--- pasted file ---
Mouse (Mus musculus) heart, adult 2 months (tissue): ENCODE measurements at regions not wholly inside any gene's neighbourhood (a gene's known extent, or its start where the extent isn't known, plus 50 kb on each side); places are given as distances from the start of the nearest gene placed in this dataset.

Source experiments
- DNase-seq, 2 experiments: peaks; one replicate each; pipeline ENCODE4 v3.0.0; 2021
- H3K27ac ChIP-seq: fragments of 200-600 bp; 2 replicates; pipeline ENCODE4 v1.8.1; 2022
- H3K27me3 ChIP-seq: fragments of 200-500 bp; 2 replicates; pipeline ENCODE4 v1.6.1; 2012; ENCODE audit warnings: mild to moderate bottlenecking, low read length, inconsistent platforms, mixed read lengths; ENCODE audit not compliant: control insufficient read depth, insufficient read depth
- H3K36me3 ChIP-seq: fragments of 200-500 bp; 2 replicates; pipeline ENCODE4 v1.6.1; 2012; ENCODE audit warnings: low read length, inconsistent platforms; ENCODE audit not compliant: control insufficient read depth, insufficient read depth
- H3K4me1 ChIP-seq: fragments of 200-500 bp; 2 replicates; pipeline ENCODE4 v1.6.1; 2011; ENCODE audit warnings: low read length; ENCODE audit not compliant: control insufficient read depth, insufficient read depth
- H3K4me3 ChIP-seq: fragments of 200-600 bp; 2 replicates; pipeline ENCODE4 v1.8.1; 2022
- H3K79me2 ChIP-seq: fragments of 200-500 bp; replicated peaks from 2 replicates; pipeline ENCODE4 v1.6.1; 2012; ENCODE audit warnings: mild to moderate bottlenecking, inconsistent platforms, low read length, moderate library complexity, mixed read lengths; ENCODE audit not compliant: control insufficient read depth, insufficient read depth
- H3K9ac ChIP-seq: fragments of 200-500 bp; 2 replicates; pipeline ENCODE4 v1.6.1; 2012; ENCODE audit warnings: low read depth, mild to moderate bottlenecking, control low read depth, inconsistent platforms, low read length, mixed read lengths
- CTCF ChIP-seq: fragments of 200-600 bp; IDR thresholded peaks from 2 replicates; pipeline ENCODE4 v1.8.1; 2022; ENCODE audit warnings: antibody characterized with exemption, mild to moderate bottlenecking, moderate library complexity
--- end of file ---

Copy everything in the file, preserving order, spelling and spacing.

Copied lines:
Mouse (Mus musculus) heart, adult 2 months (tissue): ENCODE measurements at regions not wholly inside any gene's neighbourhood (a gene's known extent, or its start where the extent isn't known, plus 50 kb on each side); places are given as distances from the start of the nearest gene placed in this dataset.

Source experiments
- DNase-seq, 2 experiments: peaks; one replicate each; pipeline ENCODE4 v3.0.0; 2021
- H3K27ac ChIP-seq: fragments of 200-600 bp; 2 replicates; pipeline ENCODE4 v1.8.1; 2022
- H3K27me3 ChIP-seq: fragments of 200-500 bp; 2 replicates; pipeline ENCODE4 v1.6.1; 2012; ENCODE audit warnings: mild to moderate bottlenecking, low read length, inconsistent platforms, mixed read lengths; ENCODE audit not compliant: control insufficient read depth, insufficient read depth
- H3K36me3 ChIP-seq: fragments of 200-500 bp; 2 replicates; pipeline ENCODE4 v1.6.1; 2012; ENCODE audit warnings: low read length, inconsistent platforms; ENCODE audit not compliant: control insufficient read depth, insufficient read depth
- H3K4me1 ChIP-seq: fragments of 200-500 bp; 2 replicates; pipeline ENCODE4 v1.6.1; 2011; ENCODE audit warnings: low read length; ENCODE audit not compliant: control insufficient read depth, insufficient read depth
- H3K4me3 ChIP-seq: fragments of 200-600 bp; 2 replicates; pipeline ENCODE4 v1.8.1; 2022
- H3K79me2 ChIP-seq: fragments of 200-500 bp; replicated peaks from 2 replicates; pipeline ENCODE4 v1.6.1; 2012; ENCODE audit warnings: mild to moderate bottlenecking, inconsistent platforms, low read length, moderate library complexity, mixed read lengths; ENCODE audit not compliant: control insufficient read depth, insufficient read depth
- H3K9ac ChIP-seq: fragments of 200-500 bp; 2 replicates; pipeline ENCODE4 v1.6.1; 2012; ENCODE audit warnings: low read depth, mild to moderate bottlenecking, control low read depth, inconsistent platforms, low read length, mixed read lengths
- CTCF ChIP-seq: fragments of 200-600 bp; IDR thresholded peaks from 2 replicates; pipeline ENCODE4 v1.8.1; 2022; ENCODE audit warnings: antibody characterized with exemption, mild to moderate bottlenecking, moderate library complexity